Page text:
The bars in each set are arranged in succession to each other at the bottom of the guidinggrooves 20, 20', executed in insulating material,
a small space filled with insulating material being interposed between the bars [T and |8 and !8 and IS respectively, and likewise between the bars ll' 'and s' and I 8' and s' respectively.
2| denotes a signal-post provided with a, green light 22 for the "clear-signal and red lights 23 for the stop"-signa1. The clear"-signal 22 is in a circuit embracing the contact-members ll, ll', while the "stop"-signals 23 are in another circut embracing the contact-members 18', IS' on the one side and !8, !9 on the other side. 21 and 28 denote coupling-boxes for the conducting-wires, not shown.
The mode of action of the arrangement is as follows:
In the drawing the apparatus is shown in a. state of rest. The contact-rollers !5, IG' are pipe E and into the cylinder 1. The piston 8 is thereby lifted up and the contact-rollers l6, !6' are raised to the position shown by the stippled v lines in Fig. 2. The circuit for the "clear"-signal is now broken and the circuit for the stop-signal 23 is closed. As soon as the vehicle has passed over the plate I, this is again raised and' the pistons 4 and 8 begin to return to their initial position under the influence of the springs 24 and 25. As already mentioned, the liquid is prevented'by the stop-valve 9 from fiowing back direct from the cylinder 'I to the pipe 6, but must flow through the by-pass l0. The result of this is that the piston 8 and therewith the contact-rollers I 6, Hi' only slowly sink down. The "stop"-signal therefore continues to burn for a certain time, until the contact-rollers come down to the lower ends of the contact-bars [9, IS'. The "stop"-signal is now extinguished, but is immediately after- Wards lighted again when the rollers |6, IS' come into contact withthe bars !8, |8'. These latter are made very short, sothat the stop"-signal is immediately afterwards again extinguished, Whereupon the "clear-signal is lighted.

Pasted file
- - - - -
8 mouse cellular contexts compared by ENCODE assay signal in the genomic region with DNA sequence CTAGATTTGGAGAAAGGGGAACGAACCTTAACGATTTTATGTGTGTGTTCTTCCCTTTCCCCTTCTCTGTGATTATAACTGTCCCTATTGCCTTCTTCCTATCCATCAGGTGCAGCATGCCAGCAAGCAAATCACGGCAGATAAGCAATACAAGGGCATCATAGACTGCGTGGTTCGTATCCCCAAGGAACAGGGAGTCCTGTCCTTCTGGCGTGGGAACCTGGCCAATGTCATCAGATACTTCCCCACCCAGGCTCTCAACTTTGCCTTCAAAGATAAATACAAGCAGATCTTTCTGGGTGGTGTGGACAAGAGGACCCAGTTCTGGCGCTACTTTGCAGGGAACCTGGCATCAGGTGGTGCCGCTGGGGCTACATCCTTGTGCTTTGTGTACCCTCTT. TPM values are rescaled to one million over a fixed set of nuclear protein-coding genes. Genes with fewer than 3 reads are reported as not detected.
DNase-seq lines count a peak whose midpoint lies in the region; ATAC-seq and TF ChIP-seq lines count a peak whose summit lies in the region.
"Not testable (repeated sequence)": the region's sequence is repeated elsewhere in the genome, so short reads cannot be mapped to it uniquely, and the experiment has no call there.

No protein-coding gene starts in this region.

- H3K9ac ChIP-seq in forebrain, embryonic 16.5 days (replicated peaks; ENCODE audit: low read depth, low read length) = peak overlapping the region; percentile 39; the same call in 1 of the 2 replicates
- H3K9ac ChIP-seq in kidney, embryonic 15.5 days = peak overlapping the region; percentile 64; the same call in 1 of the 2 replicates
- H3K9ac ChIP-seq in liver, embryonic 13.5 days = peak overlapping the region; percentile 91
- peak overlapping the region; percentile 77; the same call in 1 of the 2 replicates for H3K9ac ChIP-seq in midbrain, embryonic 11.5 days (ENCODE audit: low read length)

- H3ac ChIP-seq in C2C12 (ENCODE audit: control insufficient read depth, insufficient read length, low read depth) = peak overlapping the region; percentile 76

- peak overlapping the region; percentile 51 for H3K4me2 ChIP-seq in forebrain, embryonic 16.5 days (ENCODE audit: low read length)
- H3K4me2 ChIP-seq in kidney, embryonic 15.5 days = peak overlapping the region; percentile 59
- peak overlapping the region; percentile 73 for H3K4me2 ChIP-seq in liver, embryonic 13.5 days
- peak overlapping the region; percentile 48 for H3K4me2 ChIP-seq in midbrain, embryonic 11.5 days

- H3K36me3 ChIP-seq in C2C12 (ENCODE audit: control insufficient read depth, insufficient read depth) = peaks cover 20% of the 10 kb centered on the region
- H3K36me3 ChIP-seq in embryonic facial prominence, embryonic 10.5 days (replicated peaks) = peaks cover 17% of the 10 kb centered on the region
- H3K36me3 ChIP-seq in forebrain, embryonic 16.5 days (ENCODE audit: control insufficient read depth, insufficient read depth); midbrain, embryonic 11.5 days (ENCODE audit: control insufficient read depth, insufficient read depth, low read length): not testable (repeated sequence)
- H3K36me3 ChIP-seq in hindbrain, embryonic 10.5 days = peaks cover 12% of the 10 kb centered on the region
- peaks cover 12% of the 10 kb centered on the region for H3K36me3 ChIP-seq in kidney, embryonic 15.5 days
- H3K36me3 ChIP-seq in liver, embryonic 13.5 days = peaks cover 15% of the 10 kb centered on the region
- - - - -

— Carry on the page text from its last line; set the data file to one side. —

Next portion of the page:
By means of the adjustment-screw Il the: ac-
tion of the stop"-signa1 can be regulated asdesired. r
Instead of being placed under the plate I as shown in the drawing, the switch may be located overground, for instance in a tightly closed box at the side of the street or road, or possibly in the signal-post.
This latter embodiment involves the advantage crossings or the like wherein a signal device is provided at the crossing and its operation is controlled by an Operating unit mounted to be responsive to traflic approaching the crossing, an Operating unit comprising, a box having a top lid positioned substantially at the level of the street and adapted to be depressed by the passage of a vehicle, a cylinder` and piston unit mounted in operative relationship with respect to said lid whereby the depressing of the' lid causes relative movement between the piston and the cylnder, a fluid-operated switch connected to said cylinder through Conduit means and adapted to be operated by the fluid displaced due to the relative movement of said cylinder and pisten; said switch comprising an upright cylinder having a free inlet valve and an adjustable restricted outlet means and a piston Operating in said cylinder and having rigidly mounted thereon a conducting element, and switch contact means adapted to be bridged by said conducting element.
2. Apparatus as described in claim l wherein said switch contact means comprises two sets of Contacts spaced apart and insulated from 'each other with the result that when the conducting element is in a first position it bridges one set of Contacts and when it is in a second position it bridges the other set of Contacts.
3. Apparatus as described in claim 1 wherein said conducting element is provided with two rollers swingably mounted and spring-pressed toward their respective. 'contact means and wherein said contact means are formed in two parallel opposed g-rooves along which the rollers move.